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The Pits

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  1. A reasonable sounding argument if somewhat exaggerated to stress the point. The thing that concerns many is not storage bins or tft screens but the change in focus and where that might lead. It could lead to a better, more useable sports car that is shot through with Lotus feel and precision. Or it could lead to the gradual erosion of the things that make Lotus special and different. Road car design operates in a narrow window. A car maker’s focus and priorities are what distinguishes them from their competitors. Adding tech is a given, no-one’s arguing against that. But it seems th
  2. I hear you on that one but these cars are distorting notions of fast. Testers are saying the 600LT doesn’t feel ridiculously quick in comparison and a more useable level. From a lightweight McLaren with near 600bhp! Not that long ago that would have been a life-changing experience so I think it takes something away to have the bar set so high. Much like other cars feel numb after a Lotus, so there’s a danger that a lot of fast cars would feel underwhelming to someone used to a 720S. My Evora feels properly naughty to me still. Much as I’d love a 720S, I wouldn’t like to lose the apprecia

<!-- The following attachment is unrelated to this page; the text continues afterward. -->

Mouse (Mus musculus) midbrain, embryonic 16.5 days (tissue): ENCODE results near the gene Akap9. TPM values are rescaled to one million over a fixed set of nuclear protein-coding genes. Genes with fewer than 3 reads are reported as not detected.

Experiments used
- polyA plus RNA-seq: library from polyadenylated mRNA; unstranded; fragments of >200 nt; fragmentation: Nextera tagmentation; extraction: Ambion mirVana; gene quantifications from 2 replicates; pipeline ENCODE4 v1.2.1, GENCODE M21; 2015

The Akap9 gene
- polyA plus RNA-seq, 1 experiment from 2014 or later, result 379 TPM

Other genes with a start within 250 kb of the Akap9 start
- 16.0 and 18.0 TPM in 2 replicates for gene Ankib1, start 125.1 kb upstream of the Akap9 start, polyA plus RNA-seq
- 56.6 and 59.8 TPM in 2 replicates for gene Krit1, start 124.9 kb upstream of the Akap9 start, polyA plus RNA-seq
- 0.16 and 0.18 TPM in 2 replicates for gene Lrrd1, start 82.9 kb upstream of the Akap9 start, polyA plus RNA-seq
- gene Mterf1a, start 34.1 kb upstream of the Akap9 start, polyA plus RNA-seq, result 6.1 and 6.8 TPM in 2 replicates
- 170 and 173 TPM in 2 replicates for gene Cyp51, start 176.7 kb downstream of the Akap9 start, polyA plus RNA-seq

3. World has gone completely mad. These new top end supercars really do accelerate like superbikes now. Even quicker at high speed. That has never been the case before. McLaren really didn't hold back with the 720S, pushed it's performance into hypercar territory. It's giving everyone headaches, including McLaren. The £1m P1 can't do a lot more in a straight line or around a track. It takes away something from the megabucks Senna's achievements too. It's absolutely nuts. For reference my ZX12R remains the fastest thing I’ve ever been on down Hangar Straight, hitting an indicated 165mph. My S
  4. Simply in terms of performance. 458 and 488 claimed performance figures are not that far apart. However the 458s were in the great Ferrari tradition of massaged numbers. 488s are more honest and able to be reproduced outside of Maranello. 12C exposed the 458, real world difference was enormous. Ferrari had to turbocharge the 488 just to keep up. They are proud Italians, being the fastest matters. Ferrari and McLaren are the bitterest of rivals going back to the 70's. They continue to have a profound effect on each other. McLaren have taken strides to make their cars more emotional, Ferrar
  5. 410 if you can afford it. It's the only one with a chargecooler which helps keep intake temps stable for more consistent power. It helps prevent heatsoak which causes power output to decline on hot days and on track. In truth it won't be of huge benefit if you don't drive the car on track but it's a nice feature to have if you are planning trackdays or live in a hot country. It's also the newest, fastest and craziest of the three.
  6. All very fair points. Though obviously good for volumes if it works, the thought about making cars primarily for US and Chinese tastes and requirements did nothing to reassure me. What does that do to the design and engineering briefs? Major alarm bells for me there.